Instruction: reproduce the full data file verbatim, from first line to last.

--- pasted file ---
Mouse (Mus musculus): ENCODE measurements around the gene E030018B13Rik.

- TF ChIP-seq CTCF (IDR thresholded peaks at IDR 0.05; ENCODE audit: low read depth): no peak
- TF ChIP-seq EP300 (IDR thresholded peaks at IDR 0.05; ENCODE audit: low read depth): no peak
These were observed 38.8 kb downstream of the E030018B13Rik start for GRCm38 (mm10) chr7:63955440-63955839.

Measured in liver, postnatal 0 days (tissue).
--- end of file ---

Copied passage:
Mouse (Mus musculus): ENCODE measurements around the gene E030018B13Rik.

- TF ChIP-seq CTCF (IDR thresholded peaks at IDR 0.05; ENCODE audit: low read depth): no peak
- TF ChIP-seq EP300 (IDR thresholded peaks at IDR 0.05; ENCODE audit: low read depth): no peak
These were observed 38.8 kb downstream of the E030018B13Rik start for GRCm38 (mm10) chr7:63955440-63955839.

Measured in liver, postnatal 0 days (tissue).